There’s no denying that new home buyers are frustrated by the high cost of new construction. Whether it’s the land cost or price per square foot for the vertical, buyers are having a hard time wrapping their heads around builders’ quotes for  new homes.  Unfortunately, Alaska is not immune from the inflation occurring in the lower forty-eight for all types of home building materials and supplies.  Alaska is like an island of economic activity with all goods coming by sea, road or air to build a new home or remodel an existing one. Lumber is a key component of every new home. According to a local supplier, lumber is 11 to 12% of the cost of a new home.  And lumber prices have been on a roller coaster ride this past year. But, despite the dip in the fourth quarter, all predictions are that lumber prices will remain higher from  a year ago. One reason is that last year the Pacific Northwest was literally on fire—with 72 ongoing fires. Plus, the tariff on Canadian lumber also had an immediate affect on U.S. lumber costs. U.S. mills contended that the Canadian government subsidized the Canadian mills  and thus gave them an unfair advantage. The tariff was good for the U.S. mills but not for the home building industry.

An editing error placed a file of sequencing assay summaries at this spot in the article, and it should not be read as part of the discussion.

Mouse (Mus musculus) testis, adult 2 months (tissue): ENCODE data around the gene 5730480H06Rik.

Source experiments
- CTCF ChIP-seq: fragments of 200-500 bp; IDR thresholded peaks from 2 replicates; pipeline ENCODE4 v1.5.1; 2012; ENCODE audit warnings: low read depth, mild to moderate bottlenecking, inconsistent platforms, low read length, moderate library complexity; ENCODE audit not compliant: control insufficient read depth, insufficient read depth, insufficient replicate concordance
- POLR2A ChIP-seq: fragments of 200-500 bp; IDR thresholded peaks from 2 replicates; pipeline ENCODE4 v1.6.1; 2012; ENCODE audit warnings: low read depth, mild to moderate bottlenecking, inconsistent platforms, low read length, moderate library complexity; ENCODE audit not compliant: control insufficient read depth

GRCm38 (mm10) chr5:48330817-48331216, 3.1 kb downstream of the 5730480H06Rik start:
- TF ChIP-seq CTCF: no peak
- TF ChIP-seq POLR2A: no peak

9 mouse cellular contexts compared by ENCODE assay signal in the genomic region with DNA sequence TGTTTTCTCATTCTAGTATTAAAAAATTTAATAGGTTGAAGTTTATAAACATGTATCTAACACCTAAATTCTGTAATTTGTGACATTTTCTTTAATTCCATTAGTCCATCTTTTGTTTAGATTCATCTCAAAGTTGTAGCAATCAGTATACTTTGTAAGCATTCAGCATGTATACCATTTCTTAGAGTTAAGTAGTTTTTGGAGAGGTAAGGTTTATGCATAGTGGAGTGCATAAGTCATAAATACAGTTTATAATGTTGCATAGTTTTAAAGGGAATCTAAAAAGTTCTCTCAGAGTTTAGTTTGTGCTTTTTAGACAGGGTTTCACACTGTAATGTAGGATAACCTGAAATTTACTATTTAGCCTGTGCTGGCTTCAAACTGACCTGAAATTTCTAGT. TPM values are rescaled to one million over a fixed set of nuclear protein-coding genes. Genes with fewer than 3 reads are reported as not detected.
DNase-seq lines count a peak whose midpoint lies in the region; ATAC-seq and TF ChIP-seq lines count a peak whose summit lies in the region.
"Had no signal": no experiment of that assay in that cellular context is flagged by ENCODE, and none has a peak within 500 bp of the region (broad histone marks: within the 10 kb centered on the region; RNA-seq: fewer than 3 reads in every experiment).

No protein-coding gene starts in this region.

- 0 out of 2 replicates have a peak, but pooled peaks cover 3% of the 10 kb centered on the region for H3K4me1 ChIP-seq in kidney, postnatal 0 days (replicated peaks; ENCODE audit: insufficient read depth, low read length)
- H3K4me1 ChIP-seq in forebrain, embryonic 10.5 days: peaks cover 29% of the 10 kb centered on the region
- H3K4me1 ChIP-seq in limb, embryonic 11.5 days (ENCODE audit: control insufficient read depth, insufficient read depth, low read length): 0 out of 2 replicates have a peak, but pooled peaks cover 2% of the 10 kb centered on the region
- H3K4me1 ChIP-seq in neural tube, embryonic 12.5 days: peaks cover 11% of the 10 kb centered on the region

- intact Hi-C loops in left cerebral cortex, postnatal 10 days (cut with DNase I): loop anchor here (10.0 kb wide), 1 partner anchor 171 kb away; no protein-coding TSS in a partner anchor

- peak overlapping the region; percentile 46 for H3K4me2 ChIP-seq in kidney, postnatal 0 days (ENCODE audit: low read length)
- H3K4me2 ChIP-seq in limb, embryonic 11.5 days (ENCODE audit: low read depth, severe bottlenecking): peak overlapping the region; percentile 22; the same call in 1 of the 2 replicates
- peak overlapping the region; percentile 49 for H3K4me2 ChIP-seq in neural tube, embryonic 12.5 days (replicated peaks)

Much of Alaska’s  lumber supply comes from the Port of Tacoma but the trucking costs to get to the port have increased substantially. The U.S. is short on truckers and transportation companies have had to increase  wages just to keep supplies moving. Plus, proposed gas taxes will get passed on directly to the end user. Despite all these challenges and higher costs, buyers are taking a serious look at new homes because the cost of remodeling their existing home will also increase. Seventy-five percent of Alaska’s current housing inventory was built between 1970 and 1990. And much of it was built with two by four construction instead of the now widely required two by six. Increased utility costs will also make older homes more expensive on a monthly basis.

 

New versus pre-owned has always been the ying and yang of home buying. Currently, the disconnect in pricing on a 2,000 square foot home in Anchorage is probably close to $100,000. That’s a lot of investment dollars to be spent for a brand new home with an open living concept and white cabinets which are preferred by 80% of new home buyers. Sometimes, however, it’s not always about the dollars but the lifestyle. We continue to see a high demand for ranches from seniors and aging boomers. The well stacked 3,000 square foot home is also popular for multi-generational families as well as  homes with a finished  basement either for teenagers or mother-in-laws. And then there are the millennials who are beginning to think long term and so prefer a new or newer home.